This release celebrates and commemorates Yo-Yo Ma's 30 year recording career with Sony Music. Created with the full participation of Yo-Yo Ma, 30 Years Outside the Box, is the definitive collection of this iconic artist. The box set contains every original album Yo-Yo Ma has recorded including 2 discs of rare and never before released material.
Bach showed that the cello can dance, but composers from Rossini to Shostakovich have favored it as an instrument of pensive reflection and brooding melancholy. The playful cover photo notwithstanding, SOLO features Yo-Yo Ma in five 20th century cello works of a serious nature, all with folk influence and all echoing at least a bit of the troubles of the times in which they were written.
Sony Music is proud to announce the worldwide release of Yo-Yo Ma: 30 Years Outside the Box, a deluxe box set of Yo-Yo Ma's recorded legacy. This elaborate, numbered, limited-edition box will celebrate Yo-Yo Ma's 30th Anniversary with the label. Created with the full participation of Yo-Yo Ma, 30 Years Outside the Box, is the definitive collection of this iconic artist in a presentation as beautiful and timeless as the music itself.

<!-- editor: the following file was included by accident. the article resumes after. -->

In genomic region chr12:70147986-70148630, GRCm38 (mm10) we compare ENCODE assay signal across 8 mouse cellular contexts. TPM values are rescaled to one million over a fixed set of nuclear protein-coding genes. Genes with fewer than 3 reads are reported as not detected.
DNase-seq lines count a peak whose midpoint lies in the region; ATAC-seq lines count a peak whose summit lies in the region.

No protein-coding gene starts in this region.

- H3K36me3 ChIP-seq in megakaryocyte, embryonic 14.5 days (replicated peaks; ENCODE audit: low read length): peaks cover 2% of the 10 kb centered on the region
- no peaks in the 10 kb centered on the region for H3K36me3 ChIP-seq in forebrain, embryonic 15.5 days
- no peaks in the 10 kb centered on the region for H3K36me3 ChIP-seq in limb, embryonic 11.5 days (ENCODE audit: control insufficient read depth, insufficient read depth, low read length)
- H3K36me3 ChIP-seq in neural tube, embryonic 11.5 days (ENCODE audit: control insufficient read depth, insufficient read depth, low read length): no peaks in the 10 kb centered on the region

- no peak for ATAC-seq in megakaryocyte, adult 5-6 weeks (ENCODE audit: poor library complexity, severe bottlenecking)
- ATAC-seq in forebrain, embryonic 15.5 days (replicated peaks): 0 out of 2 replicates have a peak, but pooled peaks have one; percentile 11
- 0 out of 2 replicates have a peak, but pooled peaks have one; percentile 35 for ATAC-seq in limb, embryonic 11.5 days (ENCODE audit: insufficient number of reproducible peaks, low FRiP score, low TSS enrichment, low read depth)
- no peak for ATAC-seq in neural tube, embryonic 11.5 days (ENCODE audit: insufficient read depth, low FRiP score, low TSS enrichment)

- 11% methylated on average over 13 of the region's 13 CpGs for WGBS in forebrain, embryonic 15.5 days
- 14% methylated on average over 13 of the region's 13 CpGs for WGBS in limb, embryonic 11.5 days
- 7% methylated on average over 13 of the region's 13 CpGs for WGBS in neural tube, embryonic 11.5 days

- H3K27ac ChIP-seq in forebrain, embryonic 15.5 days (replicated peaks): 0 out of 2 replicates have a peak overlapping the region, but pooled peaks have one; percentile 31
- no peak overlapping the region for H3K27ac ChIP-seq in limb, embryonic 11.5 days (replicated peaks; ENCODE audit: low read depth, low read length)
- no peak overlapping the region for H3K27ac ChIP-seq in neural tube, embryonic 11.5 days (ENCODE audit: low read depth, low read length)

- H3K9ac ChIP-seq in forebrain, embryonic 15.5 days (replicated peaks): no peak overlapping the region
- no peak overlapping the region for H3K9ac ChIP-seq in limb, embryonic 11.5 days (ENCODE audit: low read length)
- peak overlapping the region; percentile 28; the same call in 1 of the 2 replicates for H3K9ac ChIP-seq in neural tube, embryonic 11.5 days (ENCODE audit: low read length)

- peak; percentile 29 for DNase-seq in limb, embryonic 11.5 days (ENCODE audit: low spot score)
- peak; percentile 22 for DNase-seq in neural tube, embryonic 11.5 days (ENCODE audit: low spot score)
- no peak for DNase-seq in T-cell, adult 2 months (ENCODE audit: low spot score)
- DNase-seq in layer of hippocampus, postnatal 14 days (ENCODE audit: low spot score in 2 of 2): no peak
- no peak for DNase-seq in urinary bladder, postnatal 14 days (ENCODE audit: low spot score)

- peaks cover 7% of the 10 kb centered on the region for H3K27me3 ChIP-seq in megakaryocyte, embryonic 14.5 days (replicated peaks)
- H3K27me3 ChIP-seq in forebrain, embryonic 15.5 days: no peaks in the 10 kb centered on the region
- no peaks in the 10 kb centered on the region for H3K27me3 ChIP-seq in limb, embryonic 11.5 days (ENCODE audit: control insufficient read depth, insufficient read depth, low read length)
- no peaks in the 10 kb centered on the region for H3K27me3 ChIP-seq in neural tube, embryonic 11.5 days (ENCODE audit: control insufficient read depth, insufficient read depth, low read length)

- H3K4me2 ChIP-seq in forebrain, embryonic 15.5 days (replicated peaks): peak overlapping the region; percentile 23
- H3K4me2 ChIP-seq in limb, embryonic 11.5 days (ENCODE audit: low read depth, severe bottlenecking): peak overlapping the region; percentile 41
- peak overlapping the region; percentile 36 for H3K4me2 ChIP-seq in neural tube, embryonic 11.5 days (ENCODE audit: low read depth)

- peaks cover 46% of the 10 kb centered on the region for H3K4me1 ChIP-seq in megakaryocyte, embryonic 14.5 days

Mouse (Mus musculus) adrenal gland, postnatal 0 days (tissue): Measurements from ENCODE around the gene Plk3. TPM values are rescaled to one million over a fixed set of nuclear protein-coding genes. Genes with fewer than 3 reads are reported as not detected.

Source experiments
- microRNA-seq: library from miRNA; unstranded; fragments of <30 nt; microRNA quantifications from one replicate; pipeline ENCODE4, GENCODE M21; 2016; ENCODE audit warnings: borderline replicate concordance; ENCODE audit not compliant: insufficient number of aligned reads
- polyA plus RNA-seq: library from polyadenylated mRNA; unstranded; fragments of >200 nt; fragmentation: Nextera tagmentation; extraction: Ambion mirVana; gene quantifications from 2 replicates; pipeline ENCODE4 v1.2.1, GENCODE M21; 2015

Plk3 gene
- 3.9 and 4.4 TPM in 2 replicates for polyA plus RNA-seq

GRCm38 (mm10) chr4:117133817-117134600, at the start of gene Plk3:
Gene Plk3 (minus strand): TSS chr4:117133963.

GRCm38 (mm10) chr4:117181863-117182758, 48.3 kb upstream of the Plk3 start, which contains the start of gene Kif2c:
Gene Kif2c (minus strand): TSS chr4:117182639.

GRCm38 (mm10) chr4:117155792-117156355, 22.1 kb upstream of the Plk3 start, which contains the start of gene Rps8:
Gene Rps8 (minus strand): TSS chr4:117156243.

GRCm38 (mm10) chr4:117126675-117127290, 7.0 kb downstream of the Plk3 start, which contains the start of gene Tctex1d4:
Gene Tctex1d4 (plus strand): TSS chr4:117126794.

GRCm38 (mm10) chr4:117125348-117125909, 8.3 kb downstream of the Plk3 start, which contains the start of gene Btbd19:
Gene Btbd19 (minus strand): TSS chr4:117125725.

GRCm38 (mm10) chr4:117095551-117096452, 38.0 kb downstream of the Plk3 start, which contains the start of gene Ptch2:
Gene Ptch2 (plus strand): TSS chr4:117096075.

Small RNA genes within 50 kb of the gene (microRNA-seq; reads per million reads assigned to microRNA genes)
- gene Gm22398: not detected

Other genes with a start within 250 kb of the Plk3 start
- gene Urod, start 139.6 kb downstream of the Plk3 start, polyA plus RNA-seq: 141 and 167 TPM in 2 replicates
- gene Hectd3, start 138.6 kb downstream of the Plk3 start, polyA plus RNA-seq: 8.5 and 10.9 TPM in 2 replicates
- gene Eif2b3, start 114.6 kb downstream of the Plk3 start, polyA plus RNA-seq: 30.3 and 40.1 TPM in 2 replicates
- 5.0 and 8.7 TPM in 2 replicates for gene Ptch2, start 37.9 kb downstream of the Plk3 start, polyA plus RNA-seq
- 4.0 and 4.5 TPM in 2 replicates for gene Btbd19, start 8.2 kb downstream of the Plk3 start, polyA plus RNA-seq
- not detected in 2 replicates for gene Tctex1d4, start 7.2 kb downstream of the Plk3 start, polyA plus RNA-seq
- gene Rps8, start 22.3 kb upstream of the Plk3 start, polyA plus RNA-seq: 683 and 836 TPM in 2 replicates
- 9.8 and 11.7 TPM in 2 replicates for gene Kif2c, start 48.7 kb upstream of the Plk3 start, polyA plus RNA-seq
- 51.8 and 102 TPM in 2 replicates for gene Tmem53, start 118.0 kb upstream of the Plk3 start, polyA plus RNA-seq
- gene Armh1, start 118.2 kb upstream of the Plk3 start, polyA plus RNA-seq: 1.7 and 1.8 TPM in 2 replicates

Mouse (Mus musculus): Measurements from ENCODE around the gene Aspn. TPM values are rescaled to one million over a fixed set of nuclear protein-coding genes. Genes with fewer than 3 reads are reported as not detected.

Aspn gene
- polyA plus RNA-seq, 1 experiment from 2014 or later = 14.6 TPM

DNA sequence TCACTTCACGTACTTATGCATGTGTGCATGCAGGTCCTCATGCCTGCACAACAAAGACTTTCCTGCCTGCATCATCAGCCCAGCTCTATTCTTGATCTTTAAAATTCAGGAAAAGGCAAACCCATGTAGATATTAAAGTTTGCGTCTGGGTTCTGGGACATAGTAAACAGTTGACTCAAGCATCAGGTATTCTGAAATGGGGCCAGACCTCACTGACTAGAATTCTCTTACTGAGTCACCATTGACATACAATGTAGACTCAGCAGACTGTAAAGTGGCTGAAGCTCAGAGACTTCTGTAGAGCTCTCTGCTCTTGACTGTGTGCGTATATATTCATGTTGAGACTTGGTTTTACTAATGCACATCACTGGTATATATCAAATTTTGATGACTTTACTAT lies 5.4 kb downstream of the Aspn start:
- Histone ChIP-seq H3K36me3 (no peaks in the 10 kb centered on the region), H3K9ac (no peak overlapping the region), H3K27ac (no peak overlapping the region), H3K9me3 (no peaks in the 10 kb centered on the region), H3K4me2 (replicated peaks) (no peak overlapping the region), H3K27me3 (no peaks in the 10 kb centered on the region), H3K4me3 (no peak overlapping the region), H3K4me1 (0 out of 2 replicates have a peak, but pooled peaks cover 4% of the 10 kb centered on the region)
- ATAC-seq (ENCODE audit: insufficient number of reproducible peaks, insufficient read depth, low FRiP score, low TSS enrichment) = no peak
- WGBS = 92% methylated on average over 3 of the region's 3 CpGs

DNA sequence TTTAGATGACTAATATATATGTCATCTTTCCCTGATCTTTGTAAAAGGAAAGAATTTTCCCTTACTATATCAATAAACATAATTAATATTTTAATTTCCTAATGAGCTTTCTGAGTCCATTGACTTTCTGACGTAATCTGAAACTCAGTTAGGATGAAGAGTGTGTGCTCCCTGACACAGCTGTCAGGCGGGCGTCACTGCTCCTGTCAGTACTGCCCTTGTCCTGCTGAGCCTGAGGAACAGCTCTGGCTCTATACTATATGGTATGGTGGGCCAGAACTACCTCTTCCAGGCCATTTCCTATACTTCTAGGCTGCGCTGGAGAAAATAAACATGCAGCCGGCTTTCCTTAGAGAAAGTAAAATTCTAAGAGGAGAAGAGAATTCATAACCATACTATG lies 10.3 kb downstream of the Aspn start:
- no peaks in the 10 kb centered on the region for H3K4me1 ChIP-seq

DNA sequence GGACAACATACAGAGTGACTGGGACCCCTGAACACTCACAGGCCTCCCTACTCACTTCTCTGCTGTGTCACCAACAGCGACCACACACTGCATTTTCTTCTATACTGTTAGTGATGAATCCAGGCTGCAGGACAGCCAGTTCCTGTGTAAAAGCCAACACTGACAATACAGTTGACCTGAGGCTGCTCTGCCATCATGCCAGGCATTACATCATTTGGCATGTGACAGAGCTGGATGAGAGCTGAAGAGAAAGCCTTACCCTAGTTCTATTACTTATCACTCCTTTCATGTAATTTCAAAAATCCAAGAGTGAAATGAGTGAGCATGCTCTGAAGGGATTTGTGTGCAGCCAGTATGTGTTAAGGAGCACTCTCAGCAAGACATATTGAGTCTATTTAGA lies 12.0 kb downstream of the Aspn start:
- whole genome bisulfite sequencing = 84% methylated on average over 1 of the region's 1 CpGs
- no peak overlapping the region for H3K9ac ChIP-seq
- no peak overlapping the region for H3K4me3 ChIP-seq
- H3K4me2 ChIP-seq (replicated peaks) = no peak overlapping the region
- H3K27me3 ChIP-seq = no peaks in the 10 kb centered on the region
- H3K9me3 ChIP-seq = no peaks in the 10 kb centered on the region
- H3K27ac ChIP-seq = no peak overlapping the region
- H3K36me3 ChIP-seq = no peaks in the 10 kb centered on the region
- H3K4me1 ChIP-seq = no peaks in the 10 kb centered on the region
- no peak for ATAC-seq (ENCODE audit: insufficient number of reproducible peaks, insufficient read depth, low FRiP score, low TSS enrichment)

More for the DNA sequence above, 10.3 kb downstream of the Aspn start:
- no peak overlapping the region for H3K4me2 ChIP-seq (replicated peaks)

This recording presents two comparatively rarely heard but striking works by Frederick Delius, performed by the BBC Symphony Orchestra under Sir Andrew Davis with entirely idiomatic results. Both works are prime examples of Delius’s highly individual and ground-breaking use of voices in predominantly orchestral works.
Christian Escoude combines elements of gypsy jazz, bop, and a contemporary flavor during these 1989 sessions that also include fellow guitarists Paul Challin Ferret, Jimmy Gourley, Frederic Sylvestre, accordion player Marcel Azzla, cellist Vincent Courtois, bassist Alby Cullaz, and either Billy Hart or Philippe Combelle on drums. The presence of so many players sometimes muddies the sound, especially when Azzla is too prominent in the mix. Several of the works were written by Escoude's late uncle, the popular accordion player/composer Gus Viseur, who had worked with Django Reinhardt and Stéphane Grappelli in the Quintet of the Hot Club of France, though the switch to electric guitars and addition of percussion indicates this is not your father's gypsy music.